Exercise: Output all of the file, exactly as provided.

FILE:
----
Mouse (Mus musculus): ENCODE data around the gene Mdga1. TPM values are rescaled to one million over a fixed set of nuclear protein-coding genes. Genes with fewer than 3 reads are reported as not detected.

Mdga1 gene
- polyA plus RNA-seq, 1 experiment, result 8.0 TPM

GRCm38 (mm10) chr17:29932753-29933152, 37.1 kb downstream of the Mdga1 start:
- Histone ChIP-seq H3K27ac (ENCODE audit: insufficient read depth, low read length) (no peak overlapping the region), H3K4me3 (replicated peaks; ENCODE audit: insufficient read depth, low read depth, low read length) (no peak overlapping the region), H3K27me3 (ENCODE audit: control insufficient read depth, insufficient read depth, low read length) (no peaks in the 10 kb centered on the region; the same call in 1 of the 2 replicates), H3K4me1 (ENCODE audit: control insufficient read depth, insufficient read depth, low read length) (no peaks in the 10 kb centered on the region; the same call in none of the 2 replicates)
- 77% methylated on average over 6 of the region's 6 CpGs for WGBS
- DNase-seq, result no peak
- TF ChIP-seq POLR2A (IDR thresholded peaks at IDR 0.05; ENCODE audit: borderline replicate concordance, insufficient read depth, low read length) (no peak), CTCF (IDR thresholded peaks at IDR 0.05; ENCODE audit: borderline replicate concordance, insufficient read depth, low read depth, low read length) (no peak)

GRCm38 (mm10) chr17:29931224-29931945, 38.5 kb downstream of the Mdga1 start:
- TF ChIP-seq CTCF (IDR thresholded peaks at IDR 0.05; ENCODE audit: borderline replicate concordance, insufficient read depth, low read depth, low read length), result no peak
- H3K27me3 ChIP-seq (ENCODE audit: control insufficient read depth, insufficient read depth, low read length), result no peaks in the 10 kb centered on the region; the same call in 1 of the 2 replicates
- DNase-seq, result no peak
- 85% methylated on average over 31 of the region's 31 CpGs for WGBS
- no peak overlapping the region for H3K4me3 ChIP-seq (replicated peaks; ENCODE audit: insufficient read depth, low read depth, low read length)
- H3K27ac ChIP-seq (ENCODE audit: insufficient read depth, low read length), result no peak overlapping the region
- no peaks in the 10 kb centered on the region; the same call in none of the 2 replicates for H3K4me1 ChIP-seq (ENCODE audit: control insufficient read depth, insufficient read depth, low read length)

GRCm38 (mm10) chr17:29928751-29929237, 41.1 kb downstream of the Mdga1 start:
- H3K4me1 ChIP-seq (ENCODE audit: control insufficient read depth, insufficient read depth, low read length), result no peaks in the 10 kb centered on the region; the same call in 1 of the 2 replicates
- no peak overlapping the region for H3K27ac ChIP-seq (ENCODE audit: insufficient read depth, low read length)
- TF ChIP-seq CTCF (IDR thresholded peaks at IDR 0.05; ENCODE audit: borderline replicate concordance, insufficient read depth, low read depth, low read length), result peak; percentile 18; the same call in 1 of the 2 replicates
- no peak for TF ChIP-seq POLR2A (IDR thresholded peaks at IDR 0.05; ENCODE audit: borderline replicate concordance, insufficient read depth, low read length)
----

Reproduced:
Mouse (Mus musculus): ENCODE data around the gene Mdga1. TPM values are rescaled to one million over a fixed set of nuclear protein-coding genes. Genes with fewer than 3 reads are reported as not detected.

Mdga1 gene
- polyA plus RNA-seq, 1 experiment, result 8.0 TPM

GRCm38 (mm10) chr17:29932753-29933152, 37.1 kb downstream of the Mdga1 start:
- Histone ChIP-seq H3K27ac (ENCODE audit: insufficient read depth, low read length) (no peak overlapping the region), H3K4me3 (replicated peaks; ENCODE audit: insufficient read depth, low read depth, low read length) (no peak overlapping the region), H3K27me3 (ENCODE audit: control insufficient read depth, insufficient read depth, low read length) (no peaks in the 10 kb centered on the region; the same call in 1 of the 2 replicates), H3K4me1 (ENCODE audit: control insufficient read depth, insufficient read depth, low read length) (no peaks in the 10 kb centered on the region; the same call in none of the 2 replicates)
- 77% methylated on average over 6 of the region's 6 CpGs for WGBS
- DNase-seq, result no peak
- TF ChIP-seq POLR2A (IDR thresholded peaks at IDR 0.05; ENCODE audit: borderline replicate concordance, insufficient read depth, low read length) (no peak), CTCF (IDR thresholded peaks at IDR 0.05; ENCODE audit: borderline replicate concordance, insufficient read depth, low read depth, low read length) (no peak)

GRCm38 (mm10) chr17:29931224-29931945, 38.5 kb downstream of the Mdga1 start:
- TF ChIP-seq CTCF (IDR thresholded peaks at IDR 0.05; ENCODE audit: borderline replicate concordance, insufficient read depth, low read depth, low read length), result no peak
- H3K27me3 ChIP-seq (ENCODE audit: control insufficient read depth, insufficient read depth, low read length), result no peaks in the 10 kb centered on the region; the same call in 1 of the 2 replicates
- DNase-seq, result no peak
- 85% methylated on average over 31 of the region's 31 CpGs for WGBS
- no peak overlapping the region for H3K4me3 ChIP-seq (replicated peaks; ENCODE audit: insufficient read depth, low read depth, low read length)
- H3K27ac ChIP-seq (ENCODE audit: insufficient read depth, low read length), result no peak overlapping the region
- no peaks in the 10 kb centered on the region; the same call in none of the 2 replicates for H3K4me1 ChIP-seq (ENCODE audit: control insufficient read depth, insufficient read depth, low read length)

GRCm38 (mm10) chr17:29928751-29929237, 41.1 kb downstream of the Mdga1 start:
- H3K4me1 ChIP-seq (ENCODE audit: control insufficient read depth, insufficient read depth, low read length), result no peaks in the 10 kb centered on the region; the same call in 1 of the 2 replicates
- no peak overlapping the region for H3K27ac ChIP-seq (ENCODE audit: insufficient read depth, low read length)
- TF ChIP-seq CTCF (IDR thresholded peaks at IDR 0.05; ENCODE audit: borderline replicate concordance, insufficient read depth, low read depth, low read length), result peak; percentile 18; the same call in 1 of the 2 replicates
- no peak for TF ChIP-seq POLR2A (IDR thresholded peaks at IDR 0.05; ENCODE audit: borderline replicate concordance, insufficient read depth, low read length)